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Previous Issue - Articles


A new microsporidian isolated from Lamerin breed of Bombyx mori L.
Shabir A. Bhat, B. Nataraju, Ifat Bashir and K.A. Sahaf

Sericulture has been recognized as a women-friendly enterprise and over 53% of its workforce is women.  The author dwells upon various issues concerning women empowerment through sericulture. Microsporidian spores surviving within Lamerin breed of silkworm Bombyx mori L. are not able to cause much damage during production of silkworm seed and cocoon. This was isolated by centrifugation. Lamerinbreed isolated microsporidian (Lbms) shows clear differences when compared with standard strain Nosema bombycis in shape, polar filament number, germination percentage, larval/pupal mortality and rate of infection. The authors suggest further studies to establish its identification.

Organic farming in sericulture - A ray of hope
M.R. Nirmala and R. Sugun

In view of detrimental impact of use of chemicals and fertilizers for practicing sustainable agriculture as in case of India, the need for introduction, practice and promotion of organic farming becomes all the more important, meriting a balanced approach. The article discusses the various interventions like, generation of green bio-mass through intercultivation in mulberry, bio-control of pests and diseases in mulberry and silkworms besides biological inputs for silkworm rearing, that call for promotion, towards ensuring ecological balance and environmental safety.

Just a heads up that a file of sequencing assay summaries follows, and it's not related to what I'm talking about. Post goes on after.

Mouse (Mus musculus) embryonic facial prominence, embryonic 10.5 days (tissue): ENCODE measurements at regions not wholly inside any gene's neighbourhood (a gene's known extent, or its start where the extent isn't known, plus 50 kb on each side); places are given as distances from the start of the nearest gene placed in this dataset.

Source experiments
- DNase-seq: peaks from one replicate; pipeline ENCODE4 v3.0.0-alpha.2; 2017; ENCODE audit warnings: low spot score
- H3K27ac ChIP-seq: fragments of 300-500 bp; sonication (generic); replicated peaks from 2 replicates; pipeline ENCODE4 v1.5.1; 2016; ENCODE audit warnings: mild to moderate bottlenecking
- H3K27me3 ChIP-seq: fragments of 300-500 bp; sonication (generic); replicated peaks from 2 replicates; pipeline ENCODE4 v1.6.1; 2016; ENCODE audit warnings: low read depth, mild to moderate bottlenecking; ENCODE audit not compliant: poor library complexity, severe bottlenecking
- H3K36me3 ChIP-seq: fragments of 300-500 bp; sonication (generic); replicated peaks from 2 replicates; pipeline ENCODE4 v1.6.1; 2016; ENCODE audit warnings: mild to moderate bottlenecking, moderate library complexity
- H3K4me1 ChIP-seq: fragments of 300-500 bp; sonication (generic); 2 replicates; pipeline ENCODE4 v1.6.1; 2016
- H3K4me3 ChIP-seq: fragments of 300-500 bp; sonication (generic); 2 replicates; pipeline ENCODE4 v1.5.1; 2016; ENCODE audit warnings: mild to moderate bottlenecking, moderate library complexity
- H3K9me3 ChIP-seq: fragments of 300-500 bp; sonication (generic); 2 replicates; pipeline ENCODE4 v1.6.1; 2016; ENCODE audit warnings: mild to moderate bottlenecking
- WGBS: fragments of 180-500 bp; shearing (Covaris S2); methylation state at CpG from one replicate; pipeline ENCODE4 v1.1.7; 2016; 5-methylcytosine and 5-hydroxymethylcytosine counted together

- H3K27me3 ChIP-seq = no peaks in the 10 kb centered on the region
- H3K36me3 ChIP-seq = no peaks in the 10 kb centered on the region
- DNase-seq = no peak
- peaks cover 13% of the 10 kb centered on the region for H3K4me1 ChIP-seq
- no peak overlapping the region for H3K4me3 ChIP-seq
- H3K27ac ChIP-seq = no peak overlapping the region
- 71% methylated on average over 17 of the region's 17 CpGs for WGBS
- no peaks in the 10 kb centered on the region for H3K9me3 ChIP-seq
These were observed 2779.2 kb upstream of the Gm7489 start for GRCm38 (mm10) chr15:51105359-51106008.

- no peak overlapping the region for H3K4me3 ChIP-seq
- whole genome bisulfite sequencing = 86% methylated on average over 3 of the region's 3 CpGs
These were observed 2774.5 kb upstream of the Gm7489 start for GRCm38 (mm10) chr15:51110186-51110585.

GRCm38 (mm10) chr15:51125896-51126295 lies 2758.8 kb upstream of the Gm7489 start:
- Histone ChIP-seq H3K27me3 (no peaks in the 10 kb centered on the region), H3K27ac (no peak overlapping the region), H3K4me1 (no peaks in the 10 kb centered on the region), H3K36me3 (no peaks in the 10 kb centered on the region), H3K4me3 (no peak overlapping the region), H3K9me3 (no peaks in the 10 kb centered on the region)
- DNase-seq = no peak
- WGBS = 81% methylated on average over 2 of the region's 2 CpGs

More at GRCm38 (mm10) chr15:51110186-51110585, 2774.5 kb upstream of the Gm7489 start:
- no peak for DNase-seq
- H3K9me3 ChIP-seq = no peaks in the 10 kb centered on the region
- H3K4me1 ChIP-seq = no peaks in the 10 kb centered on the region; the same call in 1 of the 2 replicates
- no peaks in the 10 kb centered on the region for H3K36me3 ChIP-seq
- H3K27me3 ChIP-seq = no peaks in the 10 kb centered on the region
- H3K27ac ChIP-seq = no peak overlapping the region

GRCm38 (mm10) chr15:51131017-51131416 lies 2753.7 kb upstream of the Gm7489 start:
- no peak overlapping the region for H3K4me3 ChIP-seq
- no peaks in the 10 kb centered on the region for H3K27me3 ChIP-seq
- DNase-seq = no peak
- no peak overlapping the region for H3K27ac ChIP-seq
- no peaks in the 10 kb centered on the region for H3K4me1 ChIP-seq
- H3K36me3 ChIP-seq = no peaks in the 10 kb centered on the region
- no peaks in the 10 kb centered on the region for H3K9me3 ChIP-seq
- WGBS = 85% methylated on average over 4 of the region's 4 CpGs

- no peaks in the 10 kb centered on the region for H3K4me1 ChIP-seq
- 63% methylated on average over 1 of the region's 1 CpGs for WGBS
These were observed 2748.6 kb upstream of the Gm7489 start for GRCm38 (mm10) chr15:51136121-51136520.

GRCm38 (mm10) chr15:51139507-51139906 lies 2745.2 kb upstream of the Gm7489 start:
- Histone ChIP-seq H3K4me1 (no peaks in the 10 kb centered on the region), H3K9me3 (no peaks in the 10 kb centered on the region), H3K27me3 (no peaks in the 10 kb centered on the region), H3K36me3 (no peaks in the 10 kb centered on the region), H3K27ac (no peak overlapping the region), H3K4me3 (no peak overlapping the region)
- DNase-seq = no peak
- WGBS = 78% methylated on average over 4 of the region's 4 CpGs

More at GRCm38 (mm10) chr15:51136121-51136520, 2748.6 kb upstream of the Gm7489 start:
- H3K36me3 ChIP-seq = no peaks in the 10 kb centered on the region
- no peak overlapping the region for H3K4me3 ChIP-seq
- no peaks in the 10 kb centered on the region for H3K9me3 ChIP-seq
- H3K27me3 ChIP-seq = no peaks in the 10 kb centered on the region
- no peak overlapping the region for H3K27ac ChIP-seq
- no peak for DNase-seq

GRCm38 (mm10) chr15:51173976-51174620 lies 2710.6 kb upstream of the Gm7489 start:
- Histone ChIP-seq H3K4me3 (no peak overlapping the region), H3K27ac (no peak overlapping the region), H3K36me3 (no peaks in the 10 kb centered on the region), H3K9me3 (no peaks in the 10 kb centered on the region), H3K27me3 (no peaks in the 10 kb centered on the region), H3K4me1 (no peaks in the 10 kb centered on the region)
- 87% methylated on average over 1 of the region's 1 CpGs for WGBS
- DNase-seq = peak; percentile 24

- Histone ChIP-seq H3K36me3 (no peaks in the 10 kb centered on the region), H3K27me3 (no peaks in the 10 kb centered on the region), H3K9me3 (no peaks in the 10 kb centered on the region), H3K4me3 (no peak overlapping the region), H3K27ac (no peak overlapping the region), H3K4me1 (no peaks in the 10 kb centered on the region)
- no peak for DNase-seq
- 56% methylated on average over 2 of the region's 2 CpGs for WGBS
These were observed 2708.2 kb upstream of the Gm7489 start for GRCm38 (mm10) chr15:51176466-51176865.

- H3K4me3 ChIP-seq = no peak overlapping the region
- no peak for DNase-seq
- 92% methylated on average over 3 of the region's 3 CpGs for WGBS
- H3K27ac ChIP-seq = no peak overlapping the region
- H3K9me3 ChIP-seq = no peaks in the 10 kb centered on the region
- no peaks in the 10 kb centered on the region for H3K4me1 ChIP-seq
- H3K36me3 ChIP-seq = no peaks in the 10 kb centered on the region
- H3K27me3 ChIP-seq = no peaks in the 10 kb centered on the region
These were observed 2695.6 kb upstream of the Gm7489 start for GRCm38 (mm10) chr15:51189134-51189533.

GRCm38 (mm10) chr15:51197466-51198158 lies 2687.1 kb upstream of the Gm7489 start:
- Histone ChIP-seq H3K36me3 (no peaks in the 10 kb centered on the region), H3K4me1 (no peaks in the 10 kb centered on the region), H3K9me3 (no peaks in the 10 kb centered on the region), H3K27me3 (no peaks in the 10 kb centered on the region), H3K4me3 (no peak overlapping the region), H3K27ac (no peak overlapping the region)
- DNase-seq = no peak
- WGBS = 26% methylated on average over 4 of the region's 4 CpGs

Prospects of sericulture in Majuli - A river island of Brahmaputra
Ranuma Das, M. Sankar, M. Pamehgam, Palash Dutta and K. Giridhar

Availability of natural resources like silkworm varieties, food plants, skilled manpower and raw materials, in abundance in Majuli, a flood-prone district of Jorhat in Assam is the strength for development of sericulture in this region. Such development is possible by proper planning under district development plan and also sustained efforts in both pre and post-cocoon sectors ensuring backward and forward linkages and adoption of new sericulture technologies. The authors suggests few improvements for further development of sericulture in this region.

Socio-economic development of tribal women in Keonjhar district of Odisha through ISD
Jayanta Ghose and R.S. Mishra

Tasar silk production plays an important role towards providing sustainable livelihood to the tribal communities in Odisha, which now is gaining popularity with reeling and spinning activities. Programmes like Intensive Skill Development Scheme implemented by Central Silk Board through Tasar Rearers Cooperative Societies in Keonjhar district of the state on processing of tasar cocoons and their conversion into yarn have improved the skill of the women folk with the introduction of improved machinery, and thereby, their returns from the activity.

Seriline - Digital mobile technology for extension support to mulberry cluster
P. Kumar, R. Khare, V.B. Srivastava, P.K. Singh and K.A. Sahaf